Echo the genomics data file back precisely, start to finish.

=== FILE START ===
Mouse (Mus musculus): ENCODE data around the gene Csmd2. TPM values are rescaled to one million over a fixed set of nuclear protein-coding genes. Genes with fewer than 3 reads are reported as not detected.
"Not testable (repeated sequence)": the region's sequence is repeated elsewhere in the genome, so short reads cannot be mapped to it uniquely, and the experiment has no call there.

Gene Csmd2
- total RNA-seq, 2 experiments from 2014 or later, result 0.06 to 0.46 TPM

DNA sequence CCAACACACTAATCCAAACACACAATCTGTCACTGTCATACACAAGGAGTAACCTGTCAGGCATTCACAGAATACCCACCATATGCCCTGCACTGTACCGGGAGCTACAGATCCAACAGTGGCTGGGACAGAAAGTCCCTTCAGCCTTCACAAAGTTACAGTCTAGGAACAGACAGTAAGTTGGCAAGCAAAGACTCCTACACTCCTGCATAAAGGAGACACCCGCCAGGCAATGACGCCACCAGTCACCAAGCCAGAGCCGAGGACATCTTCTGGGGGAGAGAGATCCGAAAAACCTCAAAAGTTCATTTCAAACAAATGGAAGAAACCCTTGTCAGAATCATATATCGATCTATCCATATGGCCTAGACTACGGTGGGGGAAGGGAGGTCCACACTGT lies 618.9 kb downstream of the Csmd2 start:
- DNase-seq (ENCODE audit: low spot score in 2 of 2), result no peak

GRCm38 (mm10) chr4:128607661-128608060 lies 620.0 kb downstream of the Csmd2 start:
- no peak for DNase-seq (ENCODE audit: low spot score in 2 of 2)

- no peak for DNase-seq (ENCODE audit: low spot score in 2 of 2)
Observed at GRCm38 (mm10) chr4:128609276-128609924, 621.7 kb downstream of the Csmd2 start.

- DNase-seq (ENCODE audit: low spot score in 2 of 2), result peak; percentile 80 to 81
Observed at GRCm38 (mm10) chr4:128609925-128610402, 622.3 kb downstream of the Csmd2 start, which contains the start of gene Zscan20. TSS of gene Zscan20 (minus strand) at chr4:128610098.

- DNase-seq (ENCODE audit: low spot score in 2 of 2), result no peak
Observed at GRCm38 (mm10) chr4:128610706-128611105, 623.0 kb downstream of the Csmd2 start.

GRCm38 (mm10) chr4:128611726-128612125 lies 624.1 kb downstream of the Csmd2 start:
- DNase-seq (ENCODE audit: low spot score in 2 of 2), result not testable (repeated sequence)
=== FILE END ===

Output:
Mouse (Mus musculus): ENCODE data around the gene Csmd2. TPM values are rescaled to one million over a fixed set of nuclear protein-coding genes. Genes with fewer than 3 reads are reported as not detected.
"Not testable (repeated sequence)": the region's sequence is repeated elsewhere in the genome, so short reads cannot be mapped to it uniquely, and the experiment has no call there.

Gene Csmd2
- total RNA-seq, 2 experiments from 2014 or later, result 0.06 to 0.46 TPM

DNA sequence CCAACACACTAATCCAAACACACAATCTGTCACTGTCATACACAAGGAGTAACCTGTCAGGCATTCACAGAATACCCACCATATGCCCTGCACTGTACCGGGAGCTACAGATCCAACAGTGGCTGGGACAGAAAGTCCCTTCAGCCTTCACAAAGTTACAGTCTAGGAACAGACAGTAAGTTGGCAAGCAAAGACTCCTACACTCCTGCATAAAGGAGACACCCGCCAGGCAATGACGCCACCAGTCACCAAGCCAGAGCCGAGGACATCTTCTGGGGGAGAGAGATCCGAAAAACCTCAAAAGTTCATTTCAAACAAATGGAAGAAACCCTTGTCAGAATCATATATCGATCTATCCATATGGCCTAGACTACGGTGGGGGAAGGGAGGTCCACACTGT lies 618.9 kb downstream of the Csmd2 start:
- DNase-seq (ENCODE audit: low spot score in 2 of 2), result no peak

GRCm38 (mm10) chr4:128607661-128608060 lies 620.0 kb downstream of the Csmd2 start:
- no peak for DNase-seq (ENCODE audit: low spot score in 2 of 2)

- no peak for DNase-seq (ENCODE audit: low spot score in 2 of 2)
Observed at GRCm38 (mm10) chr4:128609276-128609924, 621.7 kb downstream of the Csmd2 start.

- DNase-seq (ENCODE audit: low spot score in 2 of 2), result peak; percentile 80 to 81
Observed at GRCm38 (mm10) chr4:128609925-128610402, 622.3 kb downstream of the Csmd2 start, which contains the start of gene Zscan20. TSS of gene Zscan20 (minus strand) at chr4:128610098.

- DNase-seq (ENCODE audit: low spot score in 2 of 2), result no peak
Observed at GRCm38 (mm10) chr4:128610706-128611105, 623.0 kb downstream of the Csmd2 start.

GRCm38 (mm10) chr4:128611726-128612125 lies 624.1 kb downstream of the Csmd2 start:
- DNase-seq (ENCODE audit: low spot score in 2 of 2), result not testable (repeated sequence)